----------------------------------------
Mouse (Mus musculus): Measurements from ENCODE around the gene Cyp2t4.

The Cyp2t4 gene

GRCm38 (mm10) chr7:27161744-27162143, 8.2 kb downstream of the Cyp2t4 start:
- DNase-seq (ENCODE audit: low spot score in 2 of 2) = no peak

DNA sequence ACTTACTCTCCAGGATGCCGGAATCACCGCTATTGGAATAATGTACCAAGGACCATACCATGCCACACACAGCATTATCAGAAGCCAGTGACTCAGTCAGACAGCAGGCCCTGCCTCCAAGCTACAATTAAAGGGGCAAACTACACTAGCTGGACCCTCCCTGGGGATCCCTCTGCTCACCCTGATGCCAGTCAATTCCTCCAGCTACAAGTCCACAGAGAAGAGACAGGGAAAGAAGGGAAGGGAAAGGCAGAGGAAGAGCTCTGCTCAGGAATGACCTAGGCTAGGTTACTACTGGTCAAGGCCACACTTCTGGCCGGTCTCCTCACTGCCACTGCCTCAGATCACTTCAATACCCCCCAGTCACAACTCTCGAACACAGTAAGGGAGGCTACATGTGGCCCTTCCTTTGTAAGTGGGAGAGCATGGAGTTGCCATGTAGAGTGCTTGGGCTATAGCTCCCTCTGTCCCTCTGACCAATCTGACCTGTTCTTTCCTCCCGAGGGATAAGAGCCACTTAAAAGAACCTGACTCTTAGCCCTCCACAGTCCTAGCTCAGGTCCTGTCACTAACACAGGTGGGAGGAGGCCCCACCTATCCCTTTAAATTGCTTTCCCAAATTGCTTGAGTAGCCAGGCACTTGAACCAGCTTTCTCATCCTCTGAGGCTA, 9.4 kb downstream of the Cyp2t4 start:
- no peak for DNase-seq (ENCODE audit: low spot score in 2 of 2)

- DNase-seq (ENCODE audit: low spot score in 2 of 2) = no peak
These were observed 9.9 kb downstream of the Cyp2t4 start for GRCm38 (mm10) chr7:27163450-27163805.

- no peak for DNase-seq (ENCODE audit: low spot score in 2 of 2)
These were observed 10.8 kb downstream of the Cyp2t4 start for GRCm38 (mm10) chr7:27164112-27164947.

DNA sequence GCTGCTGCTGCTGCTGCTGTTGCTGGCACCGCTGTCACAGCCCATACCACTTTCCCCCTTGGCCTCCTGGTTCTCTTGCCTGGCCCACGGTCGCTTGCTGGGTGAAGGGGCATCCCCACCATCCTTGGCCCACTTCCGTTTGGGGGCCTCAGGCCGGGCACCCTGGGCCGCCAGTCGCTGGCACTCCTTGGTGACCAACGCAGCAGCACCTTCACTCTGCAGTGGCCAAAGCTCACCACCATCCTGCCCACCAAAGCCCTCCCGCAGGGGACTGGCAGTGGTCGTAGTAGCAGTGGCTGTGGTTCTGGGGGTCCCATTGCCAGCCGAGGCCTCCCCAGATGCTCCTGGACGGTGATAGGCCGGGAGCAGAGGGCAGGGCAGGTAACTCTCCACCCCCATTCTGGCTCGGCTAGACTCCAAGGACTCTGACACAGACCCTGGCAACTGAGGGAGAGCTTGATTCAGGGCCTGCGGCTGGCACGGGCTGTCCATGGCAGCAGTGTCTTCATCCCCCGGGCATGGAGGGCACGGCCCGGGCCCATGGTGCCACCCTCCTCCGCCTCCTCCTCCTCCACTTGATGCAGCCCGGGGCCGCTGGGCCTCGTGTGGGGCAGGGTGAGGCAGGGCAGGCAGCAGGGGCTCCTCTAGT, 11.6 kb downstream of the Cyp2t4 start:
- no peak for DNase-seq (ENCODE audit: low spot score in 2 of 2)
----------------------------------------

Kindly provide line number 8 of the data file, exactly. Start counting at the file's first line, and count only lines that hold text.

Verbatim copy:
These were observed 9.9 kb downstream of the Cyp2t4 start for GRCm38 (mm10) chr7:27163450-27163805.